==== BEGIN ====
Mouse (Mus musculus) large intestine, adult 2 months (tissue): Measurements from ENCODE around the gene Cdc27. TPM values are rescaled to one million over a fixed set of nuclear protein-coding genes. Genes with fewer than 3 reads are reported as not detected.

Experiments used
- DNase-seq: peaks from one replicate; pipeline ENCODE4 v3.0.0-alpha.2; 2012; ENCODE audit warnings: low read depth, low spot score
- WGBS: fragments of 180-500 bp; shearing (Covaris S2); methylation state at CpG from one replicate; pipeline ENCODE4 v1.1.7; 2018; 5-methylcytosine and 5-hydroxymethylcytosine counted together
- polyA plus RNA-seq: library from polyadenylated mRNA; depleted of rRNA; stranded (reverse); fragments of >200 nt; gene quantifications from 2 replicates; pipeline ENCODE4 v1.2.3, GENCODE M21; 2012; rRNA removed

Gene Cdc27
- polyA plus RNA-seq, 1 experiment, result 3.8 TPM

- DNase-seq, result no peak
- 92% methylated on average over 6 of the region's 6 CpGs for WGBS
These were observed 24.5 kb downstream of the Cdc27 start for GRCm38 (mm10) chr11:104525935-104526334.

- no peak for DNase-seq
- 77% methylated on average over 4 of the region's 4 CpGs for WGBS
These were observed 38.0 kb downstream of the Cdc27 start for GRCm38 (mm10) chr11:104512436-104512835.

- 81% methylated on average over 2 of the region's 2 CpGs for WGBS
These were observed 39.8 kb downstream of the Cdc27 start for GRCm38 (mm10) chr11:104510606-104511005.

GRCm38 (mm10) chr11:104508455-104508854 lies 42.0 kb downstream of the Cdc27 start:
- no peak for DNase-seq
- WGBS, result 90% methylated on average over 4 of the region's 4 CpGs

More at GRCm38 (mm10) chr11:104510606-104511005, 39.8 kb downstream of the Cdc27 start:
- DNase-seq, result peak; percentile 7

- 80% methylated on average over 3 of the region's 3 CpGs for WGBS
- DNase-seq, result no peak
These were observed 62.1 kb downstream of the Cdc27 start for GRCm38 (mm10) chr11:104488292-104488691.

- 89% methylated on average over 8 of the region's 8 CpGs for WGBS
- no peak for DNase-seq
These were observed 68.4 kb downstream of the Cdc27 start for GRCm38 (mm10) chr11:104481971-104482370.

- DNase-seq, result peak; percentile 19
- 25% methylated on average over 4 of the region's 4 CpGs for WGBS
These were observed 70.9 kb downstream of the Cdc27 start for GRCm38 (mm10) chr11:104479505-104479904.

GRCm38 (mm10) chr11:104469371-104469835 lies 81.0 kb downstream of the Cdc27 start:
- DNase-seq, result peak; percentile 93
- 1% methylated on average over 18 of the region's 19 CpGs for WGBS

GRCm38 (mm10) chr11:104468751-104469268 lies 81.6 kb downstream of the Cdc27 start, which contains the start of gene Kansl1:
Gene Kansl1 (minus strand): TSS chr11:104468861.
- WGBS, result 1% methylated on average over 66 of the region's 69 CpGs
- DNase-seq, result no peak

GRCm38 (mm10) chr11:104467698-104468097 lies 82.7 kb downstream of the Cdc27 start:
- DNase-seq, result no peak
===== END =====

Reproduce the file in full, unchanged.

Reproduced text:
Mouse (Mus musculus) large intestine, adult 2 months (tissue): Measurements from ENCODE around the gene Cdc27. TPM values are rescaled to one million over a fixed set of nuclear protein-coding genes. Genes with fewer than 3 reads are reported as not detected.

Experiments used
- DNase-seq: peaks from one replicate; pipeline ENCODE4 v3.0.0-alpha.2; 2012; ENCODE audit warnings: low read depth, low spot score
- WGBS: fragments of 180-500 bp; shearing (Covaris S2); methylation state at CpG from one replicate; pipeline ENCODE4 v1.1.7; 2018; 5-methylcytosine and 5-hydroxymethylcytosine counted together
- polyA plus RNA-seq: library from polyadenylated mRNA; depleted of rRNA; stranded (reverse); fragments of >200 nt; gene quantifications from 2 replicates; pipeline ENCODE4 v1.2.3, GENCODE M21; 2012; rRNA removed

Gene Cdc27
- polyA plus RNA-seq, 1 experiment, result 3.8 TPM

- DNase-seq, result no peak
- 92% methylated on average over 6 of the region's 6 CpGs for WGBS
These were observed 24.5 kb downstream of the Cdc27 start for GRCm38 (mm10) chr11:104525935-104526334.

- no peak for DNase-seq
- 77% methylated on average over 4 of the region's 4 CpGs for WGBS
These were observed 38.0 kb downstream of the Cdc27 start for GRCm38 (mm10) chr11:104512436-104512835.

- 81% methylated on average over 2 of the region's 2 CpGs for WGBS
These were observed 39.8 kb downstream of the Cdc27 start for GRCm38 (mm10) chr11:104510606-104511005.

GRCm38 (mm10) chr11:104508455-104508854 lies 42.0 kb downstream of the Cdc27 start:
- no peak for DNase-seq
- WGBS, result 90% methylated on average over 4 of the region's 4 CpGs

More at GRCm38 (mm10) chr11:104510606-104511005, 39.8 kb downstream of the Cdc27 start:
- DNase-seq, result peak; percentile 7

- 80% methylated on average over 3 of the region's 3 CpGs for WGBS
- DNase-seq, result no peak
These were observed 62.1 kb downstream of the Cdc27 start for GRCm38 (mm10) chr11:104488292-104488691.

- 89% methylated on average over 8 of the region's 8 CpGs for WGBS
- no peak for DNase-seq
These were observed 68.4 kb downstream of the Cdc27 start for GRCm38 (mm10) chr11:104481971-104482370.

- DNase-seq, result peak; percentile 19
- 25% methylated on average over 4 of the region's 4 CpGs for WGBS
These were observed 70.9 kb downstream of the Cdc27 start for GRCm38 (mm10) chr11:104479505-104479904.

GRCm38 (mm10) chr11:104469371-104469835 lies 81.0 kb downstream of the Cdc27 start:
- DNase-seq, result peak; percentile 93
- 1% methylated on average over 18 of the region's 19 CpGs for WGBS

GRCm38 (mm10) chr11:104468751-104469268 lies 81.6 kb downstream of the Cdc27 start, which contains the start of gene Kansl1:
Gene Kansl1 (minus strand): TSS chr11:104468861.
- WGBS, result 1% methylated on average over 66 of the region's 69 CpGs
- DNase-seq, result no peak

GRCm38 (mm10) chr11:104467698-104468097 lies 82.7 kb downstream of the Cdc27 start:
- DNase-seq, result no peak